The Ladies in White, the group of women relatives of the 75 Cuban opposition activists imprisoned during the repressive wave of the spring of 2003 (Cuba’s Black Spring), stated today they will continue [to be] active while there is one political prisoner in the island.

Laura Pollán, spokesperson for the women’s group told journalists that “as long as there is one political prisoner and of conscience, there will be Ladies in White. That was our promise from the beginning, and we the Ladies will keep that word.”

Some 40 wives, mothers and other relatives [of the political prisoners] attended Mass at the [Catholic] Church of Saint Rita de Cassia, in La Habana. Later, they marched, and then prayed kneeling in front of the temple as a thanksgiving for the release of the political prisoners.

Regarding the current situation of some of the 52 [remaining] prisoners whose release and trip to Spain alongside their relatives has been announced by the Catholic Church this week, Pollán stated that 20 out of the 26 asked yesterday, are willing to leave the country, and six “have stated that no, that they will stay in their motherland.”

According to Pollán, this morning, they telephoned some of the prisoners that have been transferred to the Combinado del Este prison (in La Habana) where there are already 11 (of the ones slotted to travel to Spain), and were told that some of their relatives are at a military institute near the “Valle Grande” prison doing travel paperwork.

“This is real, and it feels us with hope because at least half are already being processed [to travel], [but] I cannot say what will happen with the last (prisoner).”

Among the political prisoners asked [about their willingness to leave the country] are Jesús Mustafá, from Santiago de Cuba, José Daniel Ferrer, Pedro Argüelles, Regis Iglesias, Eduardo díaz Fleitas and Arnaldo Ramos

The Ladies in White’s leader stated that she does not know “what will happen with them, if they will be imprisoned until the last minute or will be released in the upcoming days, but at least we have the hope that they are all going to be freed.”

Regarding the legal status of the released prisoners, Pollán said that “neither the Church, nor the government have said anything to us, we cannot say (…) if it is a [forced] exile for them, although it has been said that their relatives can return, and they will be able to preserve their properties.”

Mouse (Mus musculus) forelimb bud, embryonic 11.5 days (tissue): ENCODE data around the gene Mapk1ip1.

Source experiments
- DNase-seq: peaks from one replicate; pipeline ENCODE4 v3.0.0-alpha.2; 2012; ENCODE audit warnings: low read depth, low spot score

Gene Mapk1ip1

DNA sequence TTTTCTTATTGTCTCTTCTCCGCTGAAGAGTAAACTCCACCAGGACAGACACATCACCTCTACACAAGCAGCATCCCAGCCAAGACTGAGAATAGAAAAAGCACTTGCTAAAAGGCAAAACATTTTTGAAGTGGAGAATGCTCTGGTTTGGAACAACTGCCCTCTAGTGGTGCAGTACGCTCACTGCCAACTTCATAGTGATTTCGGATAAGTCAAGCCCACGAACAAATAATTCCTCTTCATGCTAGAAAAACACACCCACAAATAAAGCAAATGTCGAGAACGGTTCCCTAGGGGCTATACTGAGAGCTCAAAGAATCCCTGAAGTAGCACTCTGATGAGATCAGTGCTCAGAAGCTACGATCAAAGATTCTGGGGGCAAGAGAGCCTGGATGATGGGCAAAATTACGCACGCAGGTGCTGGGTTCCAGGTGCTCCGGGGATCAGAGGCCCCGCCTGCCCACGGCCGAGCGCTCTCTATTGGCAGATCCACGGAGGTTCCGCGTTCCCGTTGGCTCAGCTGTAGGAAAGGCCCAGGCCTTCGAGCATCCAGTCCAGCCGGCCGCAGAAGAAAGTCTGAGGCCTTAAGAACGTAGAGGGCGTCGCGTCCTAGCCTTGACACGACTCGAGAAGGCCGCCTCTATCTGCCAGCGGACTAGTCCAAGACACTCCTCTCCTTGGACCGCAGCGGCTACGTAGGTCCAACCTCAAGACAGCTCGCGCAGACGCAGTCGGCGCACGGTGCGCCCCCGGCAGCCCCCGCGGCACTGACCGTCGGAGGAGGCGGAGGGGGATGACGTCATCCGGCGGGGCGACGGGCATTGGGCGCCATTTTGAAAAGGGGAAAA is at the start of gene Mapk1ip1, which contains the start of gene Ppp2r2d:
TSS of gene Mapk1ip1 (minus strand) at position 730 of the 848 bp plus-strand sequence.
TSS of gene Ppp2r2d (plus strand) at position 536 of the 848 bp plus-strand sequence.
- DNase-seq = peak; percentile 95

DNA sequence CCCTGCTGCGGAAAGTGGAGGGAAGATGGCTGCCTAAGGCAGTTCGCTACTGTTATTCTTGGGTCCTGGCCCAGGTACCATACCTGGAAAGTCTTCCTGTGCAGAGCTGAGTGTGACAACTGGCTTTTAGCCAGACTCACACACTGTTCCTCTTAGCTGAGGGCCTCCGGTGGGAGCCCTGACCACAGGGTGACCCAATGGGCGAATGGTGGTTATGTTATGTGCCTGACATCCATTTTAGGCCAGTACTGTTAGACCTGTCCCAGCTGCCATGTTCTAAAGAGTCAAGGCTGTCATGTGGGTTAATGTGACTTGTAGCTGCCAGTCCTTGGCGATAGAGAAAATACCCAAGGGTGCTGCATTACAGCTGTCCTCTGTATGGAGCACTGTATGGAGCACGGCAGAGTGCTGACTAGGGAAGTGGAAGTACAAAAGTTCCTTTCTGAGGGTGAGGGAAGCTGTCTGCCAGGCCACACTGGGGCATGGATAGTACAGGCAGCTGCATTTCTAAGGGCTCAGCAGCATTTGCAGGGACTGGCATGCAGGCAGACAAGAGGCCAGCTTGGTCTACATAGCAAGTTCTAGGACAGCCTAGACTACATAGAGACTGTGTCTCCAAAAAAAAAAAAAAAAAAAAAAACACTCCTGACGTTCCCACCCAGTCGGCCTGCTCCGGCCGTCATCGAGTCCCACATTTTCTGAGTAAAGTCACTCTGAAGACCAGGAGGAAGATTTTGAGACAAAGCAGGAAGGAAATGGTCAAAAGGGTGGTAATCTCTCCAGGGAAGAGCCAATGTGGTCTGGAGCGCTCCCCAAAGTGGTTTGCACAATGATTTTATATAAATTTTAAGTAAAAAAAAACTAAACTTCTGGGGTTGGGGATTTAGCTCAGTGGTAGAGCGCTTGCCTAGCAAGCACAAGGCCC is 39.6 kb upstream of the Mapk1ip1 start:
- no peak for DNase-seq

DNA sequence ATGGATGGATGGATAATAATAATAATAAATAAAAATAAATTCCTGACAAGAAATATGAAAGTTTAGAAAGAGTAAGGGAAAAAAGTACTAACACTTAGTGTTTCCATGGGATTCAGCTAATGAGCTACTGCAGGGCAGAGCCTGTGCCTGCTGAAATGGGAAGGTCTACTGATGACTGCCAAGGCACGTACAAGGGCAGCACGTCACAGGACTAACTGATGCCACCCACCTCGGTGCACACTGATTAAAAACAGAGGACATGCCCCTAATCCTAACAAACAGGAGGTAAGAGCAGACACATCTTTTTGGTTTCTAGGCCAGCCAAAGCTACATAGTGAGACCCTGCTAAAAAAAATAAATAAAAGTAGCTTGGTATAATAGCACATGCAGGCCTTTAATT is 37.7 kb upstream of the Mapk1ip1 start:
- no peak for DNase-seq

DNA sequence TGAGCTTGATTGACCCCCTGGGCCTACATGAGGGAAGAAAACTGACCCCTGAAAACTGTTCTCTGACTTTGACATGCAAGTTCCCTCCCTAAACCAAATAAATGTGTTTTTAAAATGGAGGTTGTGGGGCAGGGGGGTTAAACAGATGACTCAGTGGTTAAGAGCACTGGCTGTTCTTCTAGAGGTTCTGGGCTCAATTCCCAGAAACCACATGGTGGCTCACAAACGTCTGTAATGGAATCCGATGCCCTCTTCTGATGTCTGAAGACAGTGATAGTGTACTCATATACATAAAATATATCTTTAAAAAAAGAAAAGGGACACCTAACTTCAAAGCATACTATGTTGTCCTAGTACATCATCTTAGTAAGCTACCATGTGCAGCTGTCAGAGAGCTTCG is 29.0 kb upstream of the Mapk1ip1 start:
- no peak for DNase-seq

The government of Raúl Castro has promised to free gradually, and in a four-month long timeframe to release 52 political prisoners, within the context of a dialog opened with the Catholic Church hierarchy in the island, a process supported by Spain that will receive all the [prisoners] from this group that wish to travel to that country.

These 52 oppositionists are the ones that remain in prison from the “Group of 75” that were sentenced to [anywhere] between 6 and 28 years [in prison].”

The Cuban Catholic Church said on Saturday that out of those 52, it will be 17 the first ones to be freed, and travel to Spain.

On that topic, Pollán said that the Archbishop of La Habana, the principal interlocutor in the dialog between the Church and the government, has not spoken to the Ladies since 2 July.

However, she said that the group “has some questions, and it would be interesting” to be able to speak with him so that he can transmit them to the government and they can be answered.

In Pollán’s opinión, what has happened until now “is a good beginning” that “windows are being opened” and their only request is that after their relatives are released “they don’t put others in [jail].”

This article appeared originally in Spanish. This is our translation.

for the freedom of all cuban political prisoners
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